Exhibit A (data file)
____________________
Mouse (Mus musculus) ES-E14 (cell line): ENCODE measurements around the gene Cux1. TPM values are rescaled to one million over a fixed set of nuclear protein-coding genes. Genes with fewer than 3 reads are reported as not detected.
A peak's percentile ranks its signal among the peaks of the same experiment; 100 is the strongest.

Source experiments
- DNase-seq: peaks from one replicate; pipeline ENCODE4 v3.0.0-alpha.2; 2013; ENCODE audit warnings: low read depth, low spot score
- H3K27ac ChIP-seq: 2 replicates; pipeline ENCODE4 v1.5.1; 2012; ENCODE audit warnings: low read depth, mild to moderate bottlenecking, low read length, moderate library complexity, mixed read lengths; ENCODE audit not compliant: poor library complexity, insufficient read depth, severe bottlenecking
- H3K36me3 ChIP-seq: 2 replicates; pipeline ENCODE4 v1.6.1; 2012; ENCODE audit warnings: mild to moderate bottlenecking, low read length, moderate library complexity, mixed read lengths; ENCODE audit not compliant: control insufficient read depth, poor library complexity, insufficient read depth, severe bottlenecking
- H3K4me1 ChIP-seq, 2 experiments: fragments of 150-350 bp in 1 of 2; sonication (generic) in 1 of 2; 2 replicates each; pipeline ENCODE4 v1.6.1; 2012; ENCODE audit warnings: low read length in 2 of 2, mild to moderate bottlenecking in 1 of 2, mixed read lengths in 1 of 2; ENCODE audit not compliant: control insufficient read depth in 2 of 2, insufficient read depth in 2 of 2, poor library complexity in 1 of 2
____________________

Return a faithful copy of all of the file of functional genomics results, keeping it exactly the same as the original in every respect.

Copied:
Mouse (Mus musculus) ES-E14 (cell line): ENCODE measurements around the gene Cux1. TPM values are rescaled to one million over a fixed set of nuclear protein-coding genes. Genes with fewer than 3 reads are reported as not detected.
A peak's percentile ranks its signal among the peaks of the same experiment; 100 is the strongest.

Source experiments
- DNase-seq: peaks from one replicate; pipeline ENCODE4 v3.0.0-alpha.2; 2013; ENCODE audit warnings: low read depth, low spot score
- H3K27ac ChIP-seq: 2 replicates; pipeline ENCODE4 v1.5.1; 2012; ENCODE audit warnings: low read depth, mild to moderate bottlenecking, low read length, moderate library complexity, mixed read lengths; ENCODE audit not compliant: poor library complexity, insufficient read depth, severe bottlenecking
- H3K36me3 ChIP-seq: 2 replicates; pipeline ENCODE4 v1.6.1; 2012; ENCODE audit warnings: mild to moderate bottlenecking, low read length, moderate library complexity, mixed read lengths; ENCODE audit not compliant: control insufficient read depth, poor library complexity, insufficient read depth, severe bottlenecking
- H3K4me1 ChIP-seq, 2 experiments: fragments of 150-350 bp in 1 of 2; sonication (generic) in 1 of 2; 2 replicates each; pipeline ENCODE4 v1.6.1; 2012; ENCODE audit warnings: low read length in 2 of 2, mild to moderate bottlenecking in 1 of 2, mixed read lengths in 1 of 2; ENCODE audit not compliant: control insufficient read depth in 2 of 2, insufficient read depth in 2 of 2, poor library complexity in 1 of 2